The revolution won't be televised — it'll be available for streaming with an Amazon Prime subscription. But to drive consumers there in the first place the eCommerce giant knows it has to attach itself to more serious star power, especially when it comes to Hollywood names.
According to Hollywood Reporter, Amazon is gravely serious about doing just that. The retailer's recent deal to acquire famed actor-writer-director Woody Allen's next untitled movie included a deal that paid Allen $15 million upfront without seeing a lick of test reels or teaser films. Moreover, Amazon will end up paying north of $20,000 when all the marketing is done for the movie, making the total cost for Amazon four times what Sony Pictures Classics paid for Allen's last movie, "Irrational Man."
Taken on its own, $15 million for a director like Allen can seem excessive for his current niche appeal. However, The Verge explained that in relation to other recent investments in the movie entertainment industry — $10 million from Amazon for "Manchester By The Sea" and $12 million from Netflix for "Beasts of No Nation" — a picture appears that has Amazon backing credible indie projects over blockbuster names, production and stories favored by traditional media companies and some of its chief competitors in the streaming space. By overvaluing movies and TV shows that might appeal to a critical audience, Amazon might hope to wrest this demographic away from Netflix, Hulu, HBO and any other new media enterprise that wants to enter the wide-open scene.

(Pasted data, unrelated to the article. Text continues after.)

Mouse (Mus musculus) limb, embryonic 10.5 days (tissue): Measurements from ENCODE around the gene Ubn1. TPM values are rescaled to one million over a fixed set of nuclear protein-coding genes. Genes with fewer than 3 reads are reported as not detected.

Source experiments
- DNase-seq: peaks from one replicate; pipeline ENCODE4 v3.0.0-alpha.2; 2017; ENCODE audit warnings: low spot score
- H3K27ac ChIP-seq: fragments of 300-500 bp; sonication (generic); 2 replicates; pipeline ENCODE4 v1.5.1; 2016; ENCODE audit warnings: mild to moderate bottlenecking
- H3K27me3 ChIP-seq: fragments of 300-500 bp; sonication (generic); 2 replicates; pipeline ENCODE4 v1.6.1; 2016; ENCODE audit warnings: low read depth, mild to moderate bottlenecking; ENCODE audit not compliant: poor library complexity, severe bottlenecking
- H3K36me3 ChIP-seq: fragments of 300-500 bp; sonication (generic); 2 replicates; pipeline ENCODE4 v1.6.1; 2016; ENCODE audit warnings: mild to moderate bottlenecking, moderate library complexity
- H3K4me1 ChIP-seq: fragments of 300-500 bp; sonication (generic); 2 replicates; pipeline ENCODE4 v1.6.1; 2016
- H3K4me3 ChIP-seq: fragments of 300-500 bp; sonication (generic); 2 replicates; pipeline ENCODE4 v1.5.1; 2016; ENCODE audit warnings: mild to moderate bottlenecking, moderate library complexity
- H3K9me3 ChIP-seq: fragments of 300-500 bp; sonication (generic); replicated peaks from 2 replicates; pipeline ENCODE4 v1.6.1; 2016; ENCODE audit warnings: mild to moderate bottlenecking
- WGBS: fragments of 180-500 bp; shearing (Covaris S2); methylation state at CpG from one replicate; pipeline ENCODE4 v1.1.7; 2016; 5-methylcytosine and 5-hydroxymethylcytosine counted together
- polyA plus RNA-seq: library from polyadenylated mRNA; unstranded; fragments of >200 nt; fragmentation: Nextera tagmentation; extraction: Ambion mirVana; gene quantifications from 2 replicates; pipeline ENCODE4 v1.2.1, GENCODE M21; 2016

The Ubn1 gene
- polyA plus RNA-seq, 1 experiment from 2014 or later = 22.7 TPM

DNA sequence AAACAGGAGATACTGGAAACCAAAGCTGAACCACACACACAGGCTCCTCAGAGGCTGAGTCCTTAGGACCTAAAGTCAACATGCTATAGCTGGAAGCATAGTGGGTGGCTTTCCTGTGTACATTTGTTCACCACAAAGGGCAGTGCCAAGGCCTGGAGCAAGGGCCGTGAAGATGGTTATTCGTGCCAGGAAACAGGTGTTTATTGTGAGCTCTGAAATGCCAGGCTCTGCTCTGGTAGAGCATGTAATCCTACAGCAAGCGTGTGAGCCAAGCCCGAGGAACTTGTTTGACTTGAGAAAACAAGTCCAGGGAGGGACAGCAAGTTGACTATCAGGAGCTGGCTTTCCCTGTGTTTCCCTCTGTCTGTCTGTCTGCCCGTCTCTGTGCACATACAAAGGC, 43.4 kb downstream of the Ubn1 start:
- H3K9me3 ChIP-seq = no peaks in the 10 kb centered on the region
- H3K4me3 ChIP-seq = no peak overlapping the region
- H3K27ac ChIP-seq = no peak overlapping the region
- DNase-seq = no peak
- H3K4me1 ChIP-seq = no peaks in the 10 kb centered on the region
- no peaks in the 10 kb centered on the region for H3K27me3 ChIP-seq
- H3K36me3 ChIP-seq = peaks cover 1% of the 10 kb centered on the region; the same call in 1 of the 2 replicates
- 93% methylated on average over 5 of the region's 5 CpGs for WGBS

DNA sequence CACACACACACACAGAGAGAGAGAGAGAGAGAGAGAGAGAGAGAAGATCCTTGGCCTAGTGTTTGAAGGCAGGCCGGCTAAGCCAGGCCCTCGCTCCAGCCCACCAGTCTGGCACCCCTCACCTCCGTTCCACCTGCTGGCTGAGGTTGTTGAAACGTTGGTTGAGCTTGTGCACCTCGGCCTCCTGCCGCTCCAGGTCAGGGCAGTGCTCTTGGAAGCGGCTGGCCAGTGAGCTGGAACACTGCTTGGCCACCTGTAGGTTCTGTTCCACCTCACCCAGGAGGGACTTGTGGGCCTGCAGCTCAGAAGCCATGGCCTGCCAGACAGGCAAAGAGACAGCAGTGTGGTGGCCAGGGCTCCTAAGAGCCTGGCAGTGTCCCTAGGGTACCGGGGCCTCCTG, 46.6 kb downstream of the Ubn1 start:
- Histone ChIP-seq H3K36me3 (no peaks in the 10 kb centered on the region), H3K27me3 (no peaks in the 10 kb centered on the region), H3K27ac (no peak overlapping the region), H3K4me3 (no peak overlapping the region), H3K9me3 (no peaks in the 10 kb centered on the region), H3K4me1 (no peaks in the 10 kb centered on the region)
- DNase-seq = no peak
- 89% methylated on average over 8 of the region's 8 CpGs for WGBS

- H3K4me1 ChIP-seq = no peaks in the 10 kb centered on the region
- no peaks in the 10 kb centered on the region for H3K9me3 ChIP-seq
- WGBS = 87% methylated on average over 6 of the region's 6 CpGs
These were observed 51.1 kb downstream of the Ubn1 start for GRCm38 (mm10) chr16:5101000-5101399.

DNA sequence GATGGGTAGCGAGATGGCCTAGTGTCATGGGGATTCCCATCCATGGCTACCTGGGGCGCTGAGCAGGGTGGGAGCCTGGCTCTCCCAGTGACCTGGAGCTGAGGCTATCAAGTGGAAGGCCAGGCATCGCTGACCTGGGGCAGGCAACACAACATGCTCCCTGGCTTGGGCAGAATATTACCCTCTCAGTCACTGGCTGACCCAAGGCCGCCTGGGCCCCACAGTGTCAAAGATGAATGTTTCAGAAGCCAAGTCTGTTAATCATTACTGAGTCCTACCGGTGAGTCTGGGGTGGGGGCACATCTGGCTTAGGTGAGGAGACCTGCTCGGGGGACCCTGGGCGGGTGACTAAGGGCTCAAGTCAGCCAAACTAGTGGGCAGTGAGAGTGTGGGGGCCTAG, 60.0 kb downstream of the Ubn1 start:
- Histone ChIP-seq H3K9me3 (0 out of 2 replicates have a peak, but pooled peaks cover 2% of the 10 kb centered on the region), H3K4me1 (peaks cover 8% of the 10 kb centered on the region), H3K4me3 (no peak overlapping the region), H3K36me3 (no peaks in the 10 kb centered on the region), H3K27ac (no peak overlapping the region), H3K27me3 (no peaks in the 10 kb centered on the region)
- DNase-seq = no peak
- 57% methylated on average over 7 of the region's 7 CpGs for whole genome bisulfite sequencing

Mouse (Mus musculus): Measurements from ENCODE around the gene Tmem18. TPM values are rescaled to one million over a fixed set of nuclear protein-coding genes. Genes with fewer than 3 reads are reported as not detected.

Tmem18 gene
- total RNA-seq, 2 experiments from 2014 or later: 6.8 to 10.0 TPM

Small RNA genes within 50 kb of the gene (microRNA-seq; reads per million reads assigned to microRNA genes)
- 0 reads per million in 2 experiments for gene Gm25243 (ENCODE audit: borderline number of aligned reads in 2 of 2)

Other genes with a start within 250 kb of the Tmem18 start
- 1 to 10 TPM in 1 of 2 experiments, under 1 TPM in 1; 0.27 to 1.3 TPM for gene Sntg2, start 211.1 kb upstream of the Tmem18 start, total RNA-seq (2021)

At the very least, Amazon can try to capitalize on the surge in traffic seen when movies like these are released. "Beasts of No Nation" received 3 million streams in 10 days, and "Ridiculous Six," an Adam Sandler movie backed by Netflix, set the record for most Day 1 views for a digital-only release.
Those records are enough to chase alone, even if Allen delivers Amazon 90 minutes of Benny Hill music and doleful looks.